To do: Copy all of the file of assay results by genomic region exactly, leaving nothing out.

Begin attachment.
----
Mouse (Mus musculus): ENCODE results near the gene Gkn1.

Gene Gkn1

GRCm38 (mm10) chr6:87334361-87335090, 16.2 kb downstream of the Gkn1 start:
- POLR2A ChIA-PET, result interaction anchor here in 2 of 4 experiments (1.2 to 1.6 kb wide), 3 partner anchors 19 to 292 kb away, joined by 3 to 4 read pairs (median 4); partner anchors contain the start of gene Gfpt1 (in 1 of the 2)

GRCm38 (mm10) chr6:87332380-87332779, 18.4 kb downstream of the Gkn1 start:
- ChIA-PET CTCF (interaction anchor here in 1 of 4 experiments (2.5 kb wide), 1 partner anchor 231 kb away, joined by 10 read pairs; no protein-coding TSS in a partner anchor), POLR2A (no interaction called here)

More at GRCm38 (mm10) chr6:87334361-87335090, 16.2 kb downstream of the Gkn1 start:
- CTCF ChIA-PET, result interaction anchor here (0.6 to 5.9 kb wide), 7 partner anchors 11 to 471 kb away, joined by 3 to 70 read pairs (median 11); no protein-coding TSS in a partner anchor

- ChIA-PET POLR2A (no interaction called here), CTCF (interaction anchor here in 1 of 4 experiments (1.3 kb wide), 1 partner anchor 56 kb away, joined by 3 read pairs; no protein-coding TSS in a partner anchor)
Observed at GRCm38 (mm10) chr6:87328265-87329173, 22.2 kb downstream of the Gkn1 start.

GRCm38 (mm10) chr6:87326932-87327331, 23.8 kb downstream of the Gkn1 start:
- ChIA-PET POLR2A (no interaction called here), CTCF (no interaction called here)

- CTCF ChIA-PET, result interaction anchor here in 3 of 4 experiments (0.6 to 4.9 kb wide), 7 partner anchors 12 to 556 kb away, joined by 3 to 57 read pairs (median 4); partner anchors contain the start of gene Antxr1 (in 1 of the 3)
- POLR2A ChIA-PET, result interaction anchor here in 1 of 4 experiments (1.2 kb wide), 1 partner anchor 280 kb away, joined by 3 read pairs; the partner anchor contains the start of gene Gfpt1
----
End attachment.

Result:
Mouse (Mus musculus): ENCODE results near the gene Gkn1.

Gene Gkn1

GRCm38 (mm10) chr6:87334361-87335090, 16.2 kb downstream of the Gkn1 start:
- POLR2A ChIA-PET, result interaction anchor here in 2 of 4 experiments (1.2 to 1.6 kb wide), 3 partner anchors 19 to 292 kb away, joined by 3 to 4 read pairs (median 4); partner anchors contain the start of gene Gfpt1 (in 1 of the 2)

GRCm38 (mm10) chr6:87332380-87332779, 18.4 kb downstream of the Gkn1 start:
- ChIA-PET CTCF (interaction anchor here in 1 of 4 experiments (2.5 kb wide), 1 partner anchor 231 kb away, joined by 10 read pairs; no protein-coding TSS in a partner anchor), POLR2A (no interaction called here)

More at GRCm38 (mm10) chr6:87334361-87335090, 16.2 kb downstream of the Gkn1 start:
- CTCF ChIA-PET, result interaction anchor here (0.6 to 5.9 kb wide), 7 partner anchors 11 to 471 kb away, joined by 3 to 70 read pairs (median 11); no protein-coding TSS in a partner anchor

- ChIA-PET POLR2A (no interaction called here), CTCF (interaction anchor here in 1 of 4 experiments (1.3 kb wide), 1 partner anchor 56 kb away, joined by 3 read pairs; no protein-coding TSS in a partner anchor)
Observed at GRCm38 (mm10) chr6:87328265-87329173, 22.2 kb downstream of the Gkn1 start.

GRCm38 (mm10) chr6:87326932-87327331, 23.8 kb downstream of the Gkn1 start:
- ChIA-PET POLR2A (no interaction called here), CTCF (no interaction called here)

- CTCF ChIA-PET, result interaction anchor here in 3 of 4 experiments (0.6 to 4.9 kb wide), 7 partner anchors 12 to 556 kb away, joined by 3 to 57 read pairs (median 4); partner anchors contain the start of gene Antxr1 (in 1 of the 3)
- POLR2A ChIA-PET, result interaction anchor here in 1 of 4 experiments (1.2 kb wide), 1 partner anchor 280 kb away, joined by 3 read pairs; the partner anchor contains the start of gene Gfpt1